Saturday, June 17, 2006

In Moscow

Nobody got off on the right foot in Moscow. Not John and I, who spent our first hour in the city stuck in rush hour traffic with a driver who had no idea where our hotel was. And definitely not my mother, who got bumped off her Aeroflot flight in New York and got here a day late.

And don't even get me started with the metro, which is truly the most beautiful system I've ever seen, with art in almost every downtown station, but which is also the most confusing system imaginable.

Yesterday, though, was a great day and I've forgiven the city for the rough start. My Mom and I went to a flea market and spent the morning shopping for trinkets. It was bright and sunny and even the Russians seemed to be in a better mood.

After lunch, the three of us went on an organized tour of the metro system. It was explained to me that Stalin knew he coudn't afford to give every Russian family a car, so he decided to give the people the next best thing: A really beautiful subway system. And it is. There's art everywhere. Some stations are full of absurd propoganda poster-style sculptures showing hale and hearty Russian youth defending the Soviet motherland with all their fuzzy-cheeked might. Some have chandeliers and ornate paintings, and look a little like Versailles. One has stained glass everywhere. My favorite one is kind of art deco, with stainless-steel arches and mosaics telling the (dubious) history of Russian aviation.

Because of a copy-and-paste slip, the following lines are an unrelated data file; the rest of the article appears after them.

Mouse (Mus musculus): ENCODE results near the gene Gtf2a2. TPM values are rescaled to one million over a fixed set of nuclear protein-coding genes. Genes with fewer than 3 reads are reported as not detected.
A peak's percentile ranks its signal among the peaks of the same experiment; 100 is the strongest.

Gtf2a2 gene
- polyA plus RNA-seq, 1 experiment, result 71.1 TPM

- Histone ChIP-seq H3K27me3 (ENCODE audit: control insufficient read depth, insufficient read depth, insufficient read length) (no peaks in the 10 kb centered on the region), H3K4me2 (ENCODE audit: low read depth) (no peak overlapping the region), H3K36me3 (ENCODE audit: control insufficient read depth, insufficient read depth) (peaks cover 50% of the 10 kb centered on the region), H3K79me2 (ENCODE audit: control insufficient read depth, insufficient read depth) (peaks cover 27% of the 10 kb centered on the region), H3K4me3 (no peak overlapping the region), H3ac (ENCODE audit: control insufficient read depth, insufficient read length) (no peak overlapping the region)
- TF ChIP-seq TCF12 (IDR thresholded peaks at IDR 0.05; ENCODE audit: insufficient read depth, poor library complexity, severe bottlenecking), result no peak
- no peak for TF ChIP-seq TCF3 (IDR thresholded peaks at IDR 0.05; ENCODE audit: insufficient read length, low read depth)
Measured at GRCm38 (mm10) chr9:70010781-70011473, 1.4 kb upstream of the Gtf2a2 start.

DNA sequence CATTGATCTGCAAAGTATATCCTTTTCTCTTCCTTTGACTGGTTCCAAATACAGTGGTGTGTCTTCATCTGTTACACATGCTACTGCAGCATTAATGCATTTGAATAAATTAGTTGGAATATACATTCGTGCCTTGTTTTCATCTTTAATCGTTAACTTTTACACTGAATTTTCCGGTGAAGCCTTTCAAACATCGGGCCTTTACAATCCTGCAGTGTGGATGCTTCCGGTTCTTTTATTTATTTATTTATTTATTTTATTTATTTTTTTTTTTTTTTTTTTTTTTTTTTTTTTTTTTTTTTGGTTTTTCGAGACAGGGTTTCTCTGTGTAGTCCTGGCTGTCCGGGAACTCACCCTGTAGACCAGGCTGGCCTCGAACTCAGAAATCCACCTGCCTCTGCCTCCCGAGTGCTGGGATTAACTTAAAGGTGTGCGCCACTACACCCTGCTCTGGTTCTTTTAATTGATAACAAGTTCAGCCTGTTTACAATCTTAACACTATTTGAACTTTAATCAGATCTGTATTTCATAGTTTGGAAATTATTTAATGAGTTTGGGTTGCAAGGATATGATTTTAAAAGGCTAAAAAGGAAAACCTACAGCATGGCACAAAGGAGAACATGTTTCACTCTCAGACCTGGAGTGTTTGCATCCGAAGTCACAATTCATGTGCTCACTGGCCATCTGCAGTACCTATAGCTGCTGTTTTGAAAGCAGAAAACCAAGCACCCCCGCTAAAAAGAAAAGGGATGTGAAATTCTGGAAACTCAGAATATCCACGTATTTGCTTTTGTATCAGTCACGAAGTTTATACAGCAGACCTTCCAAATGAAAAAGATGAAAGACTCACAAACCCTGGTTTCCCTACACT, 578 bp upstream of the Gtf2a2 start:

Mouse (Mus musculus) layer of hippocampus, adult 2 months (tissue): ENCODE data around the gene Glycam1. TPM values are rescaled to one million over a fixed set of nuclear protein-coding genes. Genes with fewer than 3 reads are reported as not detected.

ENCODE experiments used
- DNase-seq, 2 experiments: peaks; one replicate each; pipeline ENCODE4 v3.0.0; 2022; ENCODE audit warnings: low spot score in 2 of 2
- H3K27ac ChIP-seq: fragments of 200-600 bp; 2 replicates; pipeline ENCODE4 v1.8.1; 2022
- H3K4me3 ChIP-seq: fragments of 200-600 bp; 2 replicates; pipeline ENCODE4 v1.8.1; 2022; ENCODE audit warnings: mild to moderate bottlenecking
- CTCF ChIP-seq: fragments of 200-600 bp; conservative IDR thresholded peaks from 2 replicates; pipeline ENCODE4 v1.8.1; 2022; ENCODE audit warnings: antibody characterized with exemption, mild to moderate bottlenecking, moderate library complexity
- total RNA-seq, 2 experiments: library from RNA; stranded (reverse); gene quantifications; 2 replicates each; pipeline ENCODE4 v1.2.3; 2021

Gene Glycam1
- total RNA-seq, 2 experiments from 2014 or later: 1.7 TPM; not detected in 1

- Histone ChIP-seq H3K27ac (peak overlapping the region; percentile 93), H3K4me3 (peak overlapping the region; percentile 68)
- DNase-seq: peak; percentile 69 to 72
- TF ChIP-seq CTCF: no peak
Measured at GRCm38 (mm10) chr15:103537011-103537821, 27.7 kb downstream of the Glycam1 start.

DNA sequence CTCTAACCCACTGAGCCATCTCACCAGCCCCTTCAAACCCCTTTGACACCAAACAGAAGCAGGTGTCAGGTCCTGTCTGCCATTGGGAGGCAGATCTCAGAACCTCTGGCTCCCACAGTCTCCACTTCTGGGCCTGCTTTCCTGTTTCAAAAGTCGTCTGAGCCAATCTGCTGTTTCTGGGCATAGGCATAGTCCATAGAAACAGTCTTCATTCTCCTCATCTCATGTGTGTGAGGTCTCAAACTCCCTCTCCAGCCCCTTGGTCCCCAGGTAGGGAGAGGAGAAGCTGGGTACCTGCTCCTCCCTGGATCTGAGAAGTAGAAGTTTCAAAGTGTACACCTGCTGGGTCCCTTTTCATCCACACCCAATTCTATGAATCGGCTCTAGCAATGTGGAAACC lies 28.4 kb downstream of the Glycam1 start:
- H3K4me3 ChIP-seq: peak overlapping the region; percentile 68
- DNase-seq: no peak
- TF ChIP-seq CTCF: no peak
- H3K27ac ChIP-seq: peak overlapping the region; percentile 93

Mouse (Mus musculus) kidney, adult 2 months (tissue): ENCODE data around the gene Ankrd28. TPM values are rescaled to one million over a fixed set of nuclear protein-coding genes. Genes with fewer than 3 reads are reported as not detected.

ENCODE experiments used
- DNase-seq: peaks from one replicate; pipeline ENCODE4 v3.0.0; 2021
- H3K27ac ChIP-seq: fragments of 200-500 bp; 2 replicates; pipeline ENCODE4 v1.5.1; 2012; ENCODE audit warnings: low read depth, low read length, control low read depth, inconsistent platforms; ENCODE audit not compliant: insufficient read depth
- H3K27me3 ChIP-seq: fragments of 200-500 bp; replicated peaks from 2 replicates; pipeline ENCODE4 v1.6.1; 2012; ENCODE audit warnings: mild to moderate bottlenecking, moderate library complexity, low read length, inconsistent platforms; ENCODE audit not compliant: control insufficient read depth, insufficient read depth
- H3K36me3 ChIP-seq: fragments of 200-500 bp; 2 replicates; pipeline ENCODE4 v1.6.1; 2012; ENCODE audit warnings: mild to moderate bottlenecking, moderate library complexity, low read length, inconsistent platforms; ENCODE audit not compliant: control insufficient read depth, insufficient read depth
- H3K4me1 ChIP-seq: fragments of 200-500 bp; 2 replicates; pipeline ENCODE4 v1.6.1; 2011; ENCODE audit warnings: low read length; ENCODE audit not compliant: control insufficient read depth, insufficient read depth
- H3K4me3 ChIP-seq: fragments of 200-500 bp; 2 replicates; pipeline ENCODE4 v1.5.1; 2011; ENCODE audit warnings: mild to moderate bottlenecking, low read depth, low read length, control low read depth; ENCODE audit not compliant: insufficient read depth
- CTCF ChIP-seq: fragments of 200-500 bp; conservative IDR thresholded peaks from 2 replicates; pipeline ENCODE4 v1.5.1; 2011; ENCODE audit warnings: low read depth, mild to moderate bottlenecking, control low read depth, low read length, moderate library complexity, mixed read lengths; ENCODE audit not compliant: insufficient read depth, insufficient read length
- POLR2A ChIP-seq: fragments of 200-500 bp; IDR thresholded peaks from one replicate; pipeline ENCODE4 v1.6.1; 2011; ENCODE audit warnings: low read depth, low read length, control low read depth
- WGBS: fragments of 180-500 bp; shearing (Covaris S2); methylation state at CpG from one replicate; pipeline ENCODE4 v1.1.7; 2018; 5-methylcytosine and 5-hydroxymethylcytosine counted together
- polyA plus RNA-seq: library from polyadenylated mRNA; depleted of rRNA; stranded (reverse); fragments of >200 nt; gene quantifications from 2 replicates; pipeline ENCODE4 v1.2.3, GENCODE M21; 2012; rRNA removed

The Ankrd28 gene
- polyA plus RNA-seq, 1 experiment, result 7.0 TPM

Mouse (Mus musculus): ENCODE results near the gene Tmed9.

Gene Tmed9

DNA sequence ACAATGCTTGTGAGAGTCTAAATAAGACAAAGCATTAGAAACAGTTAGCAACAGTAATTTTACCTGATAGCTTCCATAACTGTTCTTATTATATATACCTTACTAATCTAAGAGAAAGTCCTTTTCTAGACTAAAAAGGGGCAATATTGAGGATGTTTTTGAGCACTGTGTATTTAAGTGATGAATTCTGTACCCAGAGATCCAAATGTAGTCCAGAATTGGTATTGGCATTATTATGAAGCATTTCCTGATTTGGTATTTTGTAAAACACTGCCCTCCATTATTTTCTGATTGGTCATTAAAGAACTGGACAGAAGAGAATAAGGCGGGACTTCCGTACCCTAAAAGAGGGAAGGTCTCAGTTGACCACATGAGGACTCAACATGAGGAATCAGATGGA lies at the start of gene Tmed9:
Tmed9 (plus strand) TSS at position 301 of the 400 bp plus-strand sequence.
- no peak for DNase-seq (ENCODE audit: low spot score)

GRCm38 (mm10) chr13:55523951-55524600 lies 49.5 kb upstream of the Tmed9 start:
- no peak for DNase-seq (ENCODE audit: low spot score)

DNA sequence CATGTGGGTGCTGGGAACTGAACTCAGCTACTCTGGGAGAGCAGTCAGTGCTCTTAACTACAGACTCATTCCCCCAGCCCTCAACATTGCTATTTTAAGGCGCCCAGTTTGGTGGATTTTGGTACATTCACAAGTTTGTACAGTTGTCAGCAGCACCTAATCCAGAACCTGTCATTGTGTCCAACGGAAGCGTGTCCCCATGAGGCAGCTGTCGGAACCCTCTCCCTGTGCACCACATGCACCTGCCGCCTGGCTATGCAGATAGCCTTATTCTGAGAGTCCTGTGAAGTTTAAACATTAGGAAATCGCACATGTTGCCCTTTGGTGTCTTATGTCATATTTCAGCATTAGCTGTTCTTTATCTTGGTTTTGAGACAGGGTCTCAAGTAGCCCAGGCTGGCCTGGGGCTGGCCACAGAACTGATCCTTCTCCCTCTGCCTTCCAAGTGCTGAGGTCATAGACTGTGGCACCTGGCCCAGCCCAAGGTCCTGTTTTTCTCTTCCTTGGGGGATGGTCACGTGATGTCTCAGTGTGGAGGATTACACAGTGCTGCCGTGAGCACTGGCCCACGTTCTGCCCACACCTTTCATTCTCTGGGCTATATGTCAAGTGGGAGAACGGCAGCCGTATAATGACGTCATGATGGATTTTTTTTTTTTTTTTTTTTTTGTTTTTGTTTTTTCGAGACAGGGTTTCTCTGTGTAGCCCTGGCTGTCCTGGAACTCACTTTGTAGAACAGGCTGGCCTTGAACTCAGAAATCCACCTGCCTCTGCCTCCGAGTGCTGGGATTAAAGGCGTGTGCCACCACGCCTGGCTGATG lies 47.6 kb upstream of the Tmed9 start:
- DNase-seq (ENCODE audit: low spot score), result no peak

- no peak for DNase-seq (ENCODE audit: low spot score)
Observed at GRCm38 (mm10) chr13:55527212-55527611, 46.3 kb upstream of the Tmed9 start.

After dinner, my mom and I went to Red Square with the idea of watching the lights that illuminate St. Basil's cathedral come on. But because it never really gets completely dark this far north in June, we had to settle for watching the sun set until 10:30, when we got tired and had to go home.

Tonight we all take a night train to St. Petersburg, where we'll be for the longest day of the year. I'm actually looking forward to this city more than I was Moscow because it's supposed to be so beautiful. (Smaller, and less overwhelming, too.) It's also the last stop on my trip, which is both sad and exciting.

Moscow photos here!

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